Time is running out for growers deciding which oilseed rape crops to invest in and which to rip up and replace with a spring crop or leave fallow.
Agrii agronomist Andrew Richards says farmers will need to work on a field-by-field basis in order to make the right decision, based largely on weed pressure and plant population.
However, he urges growers to do everything they can before giving up on the crop. The current price of £385/t should provide enough incentive to invest in and persevere with it where possible.
“Many marginal crops have actually got some good roots, giving them a fighting chance. The same applies to those with pigeon damage – a good root and they’ll be able to recover,” he says.
Grassweeds, however, will be a big problem, leaving farmers with a number of dilemmas, explains Mr Richards.
“Weed control is a priority, but you need to be able to get on the ground. If you’ve got bad blackgrass, cranesbill or cleavers, they are going to have as much of an effect on your decision as the size and number of plants,” he says
|Case study: Laurence Bonner, Northamptonshire|
Laurence Bonner has seen a dramatic difference between August- and September-sown oilseed rape. He grows a total area of 160ha near Brackley, in Northamptonshire.
“We’ve got about 40% of our oilseed rape in half-decent condition, with the rest being backward. Most that is looking okay was sown in August – it’s amazing to see the difference.”
March will be the critical period when most of the decisions over whether to keep the crop or not will be made, he says.
Many OSR crops did not receive the planned autumn herbicides, leaving limited spring options. Added to this, growers will need to be careful with their applications on backward crops with the risk of damage (scorch) to the smaller plants.
“The amount of options available to growers and their limited efficacy on certain weeds mean growers will have the added risk of investing in a crop that may fail anyway. It can get into a vicious self-defeating cycle.”
The resilience of OSR is also something growers can draw comfort from. Hybrid varieties at 10 plants/sq m and slower developing conventional varieties at 15-20 plants/sq m would be enough to provide a respectable crop come harvest.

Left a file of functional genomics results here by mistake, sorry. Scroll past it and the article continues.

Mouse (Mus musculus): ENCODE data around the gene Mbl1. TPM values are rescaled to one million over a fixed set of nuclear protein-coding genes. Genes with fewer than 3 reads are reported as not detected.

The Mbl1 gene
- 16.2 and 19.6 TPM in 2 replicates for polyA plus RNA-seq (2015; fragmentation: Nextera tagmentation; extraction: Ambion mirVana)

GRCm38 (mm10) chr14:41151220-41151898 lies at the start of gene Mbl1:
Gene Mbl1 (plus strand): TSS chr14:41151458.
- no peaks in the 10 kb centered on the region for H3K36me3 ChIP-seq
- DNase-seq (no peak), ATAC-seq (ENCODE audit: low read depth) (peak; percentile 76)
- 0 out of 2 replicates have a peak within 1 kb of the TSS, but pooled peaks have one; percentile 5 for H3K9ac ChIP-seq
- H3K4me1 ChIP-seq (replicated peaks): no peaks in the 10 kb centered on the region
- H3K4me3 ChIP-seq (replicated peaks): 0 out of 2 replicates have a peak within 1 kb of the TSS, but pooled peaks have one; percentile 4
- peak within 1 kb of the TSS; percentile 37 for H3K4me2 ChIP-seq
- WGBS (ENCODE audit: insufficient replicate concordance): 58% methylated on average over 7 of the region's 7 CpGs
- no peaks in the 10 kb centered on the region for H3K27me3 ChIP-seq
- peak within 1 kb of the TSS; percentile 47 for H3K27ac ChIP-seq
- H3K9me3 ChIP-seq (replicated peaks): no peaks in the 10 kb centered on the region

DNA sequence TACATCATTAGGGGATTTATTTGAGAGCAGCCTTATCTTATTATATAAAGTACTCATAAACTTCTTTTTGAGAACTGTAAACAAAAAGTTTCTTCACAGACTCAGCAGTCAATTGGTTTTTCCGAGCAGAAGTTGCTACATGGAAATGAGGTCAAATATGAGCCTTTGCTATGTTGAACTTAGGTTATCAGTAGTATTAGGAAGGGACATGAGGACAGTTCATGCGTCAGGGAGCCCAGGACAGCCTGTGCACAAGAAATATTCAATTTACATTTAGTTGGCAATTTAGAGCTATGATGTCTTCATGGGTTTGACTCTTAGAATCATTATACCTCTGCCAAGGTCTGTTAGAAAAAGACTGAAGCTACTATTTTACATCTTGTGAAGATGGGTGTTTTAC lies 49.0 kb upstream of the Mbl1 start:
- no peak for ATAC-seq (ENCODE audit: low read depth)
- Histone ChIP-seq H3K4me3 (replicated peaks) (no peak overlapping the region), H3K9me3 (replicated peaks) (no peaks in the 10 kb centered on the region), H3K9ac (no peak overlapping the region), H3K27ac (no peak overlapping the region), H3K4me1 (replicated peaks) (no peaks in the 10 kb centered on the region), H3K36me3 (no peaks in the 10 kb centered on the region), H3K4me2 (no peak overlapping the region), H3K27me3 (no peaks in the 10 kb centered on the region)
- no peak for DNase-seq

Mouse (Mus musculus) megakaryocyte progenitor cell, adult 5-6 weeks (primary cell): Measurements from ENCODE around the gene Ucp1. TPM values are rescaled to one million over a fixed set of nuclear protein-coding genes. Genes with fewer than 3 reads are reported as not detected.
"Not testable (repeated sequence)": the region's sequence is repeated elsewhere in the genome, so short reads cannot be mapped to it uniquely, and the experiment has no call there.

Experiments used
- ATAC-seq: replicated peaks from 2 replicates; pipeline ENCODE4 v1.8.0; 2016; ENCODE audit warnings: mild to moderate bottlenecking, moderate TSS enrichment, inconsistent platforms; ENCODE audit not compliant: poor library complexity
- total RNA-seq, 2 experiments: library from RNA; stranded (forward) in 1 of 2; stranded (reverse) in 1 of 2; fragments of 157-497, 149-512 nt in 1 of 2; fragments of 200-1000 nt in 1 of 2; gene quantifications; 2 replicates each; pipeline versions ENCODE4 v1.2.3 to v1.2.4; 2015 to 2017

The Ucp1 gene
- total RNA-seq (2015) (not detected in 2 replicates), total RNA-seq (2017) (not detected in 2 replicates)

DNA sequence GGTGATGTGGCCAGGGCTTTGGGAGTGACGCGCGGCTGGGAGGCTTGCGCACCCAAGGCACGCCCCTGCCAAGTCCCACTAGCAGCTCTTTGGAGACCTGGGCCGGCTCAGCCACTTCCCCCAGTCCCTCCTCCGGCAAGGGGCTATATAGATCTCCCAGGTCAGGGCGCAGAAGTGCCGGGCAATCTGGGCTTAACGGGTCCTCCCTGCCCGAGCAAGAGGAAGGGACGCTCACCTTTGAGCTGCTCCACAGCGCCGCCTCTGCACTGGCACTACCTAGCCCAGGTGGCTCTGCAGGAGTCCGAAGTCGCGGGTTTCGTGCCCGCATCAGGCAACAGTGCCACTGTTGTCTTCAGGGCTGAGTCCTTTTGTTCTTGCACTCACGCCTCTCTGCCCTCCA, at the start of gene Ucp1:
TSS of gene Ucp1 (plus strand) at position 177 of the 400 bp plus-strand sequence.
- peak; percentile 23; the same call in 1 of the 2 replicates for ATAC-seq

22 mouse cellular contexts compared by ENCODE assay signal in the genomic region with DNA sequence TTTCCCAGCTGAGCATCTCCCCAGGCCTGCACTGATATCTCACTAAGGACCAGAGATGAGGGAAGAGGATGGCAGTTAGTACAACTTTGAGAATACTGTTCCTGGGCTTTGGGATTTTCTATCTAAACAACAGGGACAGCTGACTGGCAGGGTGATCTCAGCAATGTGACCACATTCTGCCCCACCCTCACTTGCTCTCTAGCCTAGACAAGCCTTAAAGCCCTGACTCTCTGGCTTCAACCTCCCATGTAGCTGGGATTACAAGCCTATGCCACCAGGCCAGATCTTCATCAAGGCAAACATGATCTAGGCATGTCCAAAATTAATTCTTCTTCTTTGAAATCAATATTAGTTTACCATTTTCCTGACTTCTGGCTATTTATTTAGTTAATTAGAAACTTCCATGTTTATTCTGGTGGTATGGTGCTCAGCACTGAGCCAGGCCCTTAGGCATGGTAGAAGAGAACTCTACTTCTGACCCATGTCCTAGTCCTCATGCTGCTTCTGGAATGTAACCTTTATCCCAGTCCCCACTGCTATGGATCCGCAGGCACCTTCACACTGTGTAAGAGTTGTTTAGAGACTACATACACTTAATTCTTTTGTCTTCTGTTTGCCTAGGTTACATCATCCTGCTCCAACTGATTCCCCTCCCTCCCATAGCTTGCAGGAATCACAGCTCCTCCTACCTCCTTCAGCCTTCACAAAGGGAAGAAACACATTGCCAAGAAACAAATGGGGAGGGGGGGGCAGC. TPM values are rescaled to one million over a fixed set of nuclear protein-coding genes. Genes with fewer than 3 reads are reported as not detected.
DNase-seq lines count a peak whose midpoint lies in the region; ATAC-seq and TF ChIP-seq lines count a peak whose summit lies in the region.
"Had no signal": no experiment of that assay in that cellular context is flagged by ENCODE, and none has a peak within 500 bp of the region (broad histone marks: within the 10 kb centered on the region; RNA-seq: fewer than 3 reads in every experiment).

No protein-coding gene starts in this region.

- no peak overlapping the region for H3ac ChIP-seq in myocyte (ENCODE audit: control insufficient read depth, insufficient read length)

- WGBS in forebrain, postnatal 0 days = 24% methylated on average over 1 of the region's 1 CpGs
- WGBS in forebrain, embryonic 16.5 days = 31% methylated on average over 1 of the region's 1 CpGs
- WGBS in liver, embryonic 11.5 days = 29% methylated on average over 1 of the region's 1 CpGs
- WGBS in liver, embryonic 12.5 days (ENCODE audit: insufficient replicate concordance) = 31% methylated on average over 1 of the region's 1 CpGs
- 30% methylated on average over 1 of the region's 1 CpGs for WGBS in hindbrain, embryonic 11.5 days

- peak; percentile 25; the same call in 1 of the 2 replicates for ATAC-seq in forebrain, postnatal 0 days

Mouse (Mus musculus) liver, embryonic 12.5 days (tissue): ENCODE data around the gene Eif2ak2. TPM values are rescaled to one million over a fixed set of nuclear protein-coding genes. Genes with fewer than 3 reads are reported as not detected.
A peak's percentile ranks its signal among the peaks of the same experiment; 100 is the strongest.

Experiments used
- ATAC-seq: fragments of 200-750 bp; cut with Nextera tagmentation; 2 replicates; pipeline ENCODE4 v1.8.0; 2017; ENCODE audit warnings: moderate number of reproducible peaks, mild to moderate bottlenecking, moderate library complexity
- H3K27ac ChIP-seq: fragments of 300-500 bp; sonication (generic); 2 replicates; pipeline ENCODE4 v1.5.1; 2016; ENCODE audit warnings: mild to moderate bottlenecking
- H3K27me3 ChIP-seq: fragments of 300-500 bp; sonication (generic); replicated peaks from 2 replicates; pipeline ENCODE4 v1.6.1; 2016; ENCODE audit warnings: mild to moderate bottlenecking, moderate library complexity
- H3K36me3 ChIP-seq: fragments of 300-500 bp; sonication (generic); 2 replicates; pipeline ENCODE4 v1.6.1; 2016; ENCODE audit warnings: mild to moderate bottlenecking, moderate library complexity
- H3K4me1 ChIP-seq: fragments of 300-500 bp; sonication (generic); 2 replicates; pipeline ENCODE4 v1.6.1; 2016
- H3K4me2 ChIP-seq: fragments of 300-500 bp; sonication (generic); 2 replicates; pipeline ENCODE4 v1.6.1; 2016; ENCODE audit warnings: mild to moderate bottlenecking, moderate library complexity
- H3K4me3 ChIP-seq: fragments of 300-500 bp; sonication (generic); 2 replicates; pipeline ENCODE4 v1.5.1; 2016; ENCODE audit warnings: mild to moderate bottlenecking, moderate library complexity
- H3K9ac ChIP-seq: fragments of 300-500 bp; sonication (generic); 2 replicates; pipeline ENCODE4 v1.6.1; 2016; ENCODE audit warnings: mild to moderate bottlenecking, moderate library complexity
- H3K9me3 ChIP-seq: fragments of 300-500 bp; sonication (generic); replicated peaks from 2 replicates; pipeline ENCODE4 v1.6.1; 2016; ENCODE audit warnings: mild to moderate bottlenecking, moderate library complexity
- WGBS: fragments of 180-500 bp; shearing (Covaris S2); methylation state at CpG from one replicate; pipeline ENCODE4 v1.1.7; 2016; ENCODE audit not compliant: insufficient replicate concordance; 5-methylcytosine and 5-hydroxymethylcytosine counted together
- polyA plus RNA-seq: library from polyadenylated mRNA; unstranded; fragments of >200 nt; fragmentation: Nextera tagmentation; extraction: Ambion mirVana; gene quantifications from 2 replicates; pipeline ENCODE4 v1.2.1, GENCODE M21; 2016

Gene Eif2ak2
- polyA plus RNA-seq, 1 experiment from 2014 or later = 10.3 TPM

A good, even population will be important across the field, however, weed problems could prove the decider.
Chickweed control will be difficult, with very few products able to control it fully, which is why early broad-leaved weed control is so critical, says Mr Richards.
“Crawler (carbetamide) will have a small effect on chickweed, but that’s really hitting the blackgrass and this can only be used until the end of February.
“What we’ve got be careful of is the crop being strong enough at about five or six leaves to take an application of Crawler and avoid any damage,” he says.
Cranesbill and cleavers are two other weeds growers need to monitor, with Mr Richards suggesting Galera (clopyralid + picloram) or Fox (bifenox) as possibilities for targeting the weeds.
These products are also quite harsh on the crop, so they’re only advisable on stronger-looking crops.
“If you’re confident with your crop, you could go with Crawler and then follow this up with Galera 10 days later,” he says.
When waiting for the crop to improve, farmers may find if the soil dries, the efficacy of Crawler on blackgrass will dwindle, as it is solely reliant on root uptake.
Mr Richards admits it will be a tough balancing act. Growers may have to compromise, forcing Crawler on, with the risk of making ruts.
Nitrogen and sulphur will be another priority, although putting too much nitrogen on backward crops would be pointless, according to Mr Richards.
“They’re not going to be able to get hold of it, so with limited roots we’re going to look at putting on some Nutriphite or some foliar phosphite to try and get some foliar feed into the leaves. This will, hopefully, stimulate some activity and allow the crop to make the most of any nitrogen applied.”
With many crops sat in wet soil, a phosphate deficiency is also expected, even in forward crops. Symptoms include purpling of the leaves. A foliar phosphate application may be able to counter this.
The high rainfall is also expected to result in low levels of boron and sulphur, so Mr Richards advises a sulphur/nitrogen mix in the first application.
Watch our videos for practical tips on measuring the GAI and how to manage crops this spring.